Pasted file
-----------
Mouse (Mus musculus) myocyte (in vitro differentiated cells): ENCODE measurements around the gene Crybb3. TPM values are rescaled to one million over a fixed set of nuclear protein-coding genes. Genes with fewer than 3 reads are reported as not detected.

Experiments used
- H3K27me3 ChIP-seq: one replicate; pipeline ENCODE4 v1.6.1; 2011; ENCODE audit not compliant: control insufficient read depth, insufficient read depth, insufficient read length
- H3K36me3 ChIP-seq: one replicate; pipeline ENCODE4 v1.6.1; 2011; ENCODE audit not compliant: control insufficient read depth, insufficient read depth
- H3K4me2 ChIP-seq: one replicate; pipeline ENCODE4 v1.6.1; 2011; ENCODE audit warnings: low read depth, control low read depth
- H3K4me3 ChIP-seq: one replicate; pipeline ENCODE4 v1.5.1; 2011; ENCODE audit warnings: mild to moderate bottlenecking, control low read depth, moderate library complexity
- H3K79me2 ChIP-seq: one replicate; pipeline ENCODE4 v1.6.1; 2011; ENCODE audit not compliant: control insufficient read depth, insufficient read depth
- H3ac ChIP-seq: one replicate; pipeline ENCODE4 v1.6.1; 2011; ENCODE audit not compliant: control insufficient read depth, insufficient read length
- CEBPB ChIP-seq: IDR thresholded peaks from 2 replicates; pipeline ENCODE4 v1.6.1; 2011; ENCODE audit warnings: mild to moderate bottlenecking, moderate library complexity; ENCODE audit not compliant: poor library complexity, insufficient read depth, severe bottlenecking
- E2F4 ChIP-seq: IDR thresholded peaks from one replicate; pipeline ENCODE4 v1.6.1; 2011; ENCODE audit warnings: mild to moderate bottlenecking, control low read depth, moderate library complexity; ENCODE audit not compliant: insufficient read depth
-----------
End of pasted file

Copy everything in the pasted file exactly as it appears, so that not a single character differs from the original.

Mouse (Mus musculus) myocyte (in vitro differentiated cells): ENCODE measurements around the gene Crybb3. TPM values are rescaled to one million over a fixed set of nuclear protein-coding genes. Genes with fewer than 3 reads are reported as not detected.

Experiments used
- H3K27me3 ChIP-seq: one replicate; pipeline ENCODE4 v1.6.1; 2011; ENCODE audit not compliant: control insufficient read depth, insufficient read depth, insufficient read length
- H3K36me3 ChIP-seq: one replicate; pipeline ENCODE4 v1.6.1; 2011; ENCODE audit not compliant: control insufficient read depth, insufficient read depth
- H3K4me2 ChIP-seq: one replicate; pipeline ENCODE4 v1.6.1; 2011; ENCODE audit warnings: low read depth, control low read depth
- H3K4me3 ChIP-seq: one replicate; pipeline ENCODE4 v1.5.1; 2011; ENCODE audit warnings: mild to moderate bottlenecking, control low read depth, moderate library complexity
- H3K79me2 ChIP-seq: one replicate; pipeline ENCODE4 v1.6.1; 2011; ENCODE audit not compliant: control insufficient read depth, insufficient read depth
- H3ac ChIP-seq: one replicate; pipeline ENCODE4 v1.6.1; 2011; ENCODE audit not compliant: control insufficient read depth, insufficient read length
- CEBPB ChIP-seq: IDR thresholded peaks from 2 replicates; pipeline ENCODE4 v1.6.1; 2011; ENCODE audit warnings: mild to moderate bottlenecking, moderate library complexity; ENCODE audit not compliant: poor library complexity, insufficient read depth, severe bottlenecking
- E2F4 ChIP-seq: IDR thresholded peaks from one replicate; pipeline ENCODE4 v1.6.1; 2011; ENCODE audit warnings: mild to moderate bottlenecking, control low read depth, moderate library complexity; ENCODE audit not compliant: insufficient read depth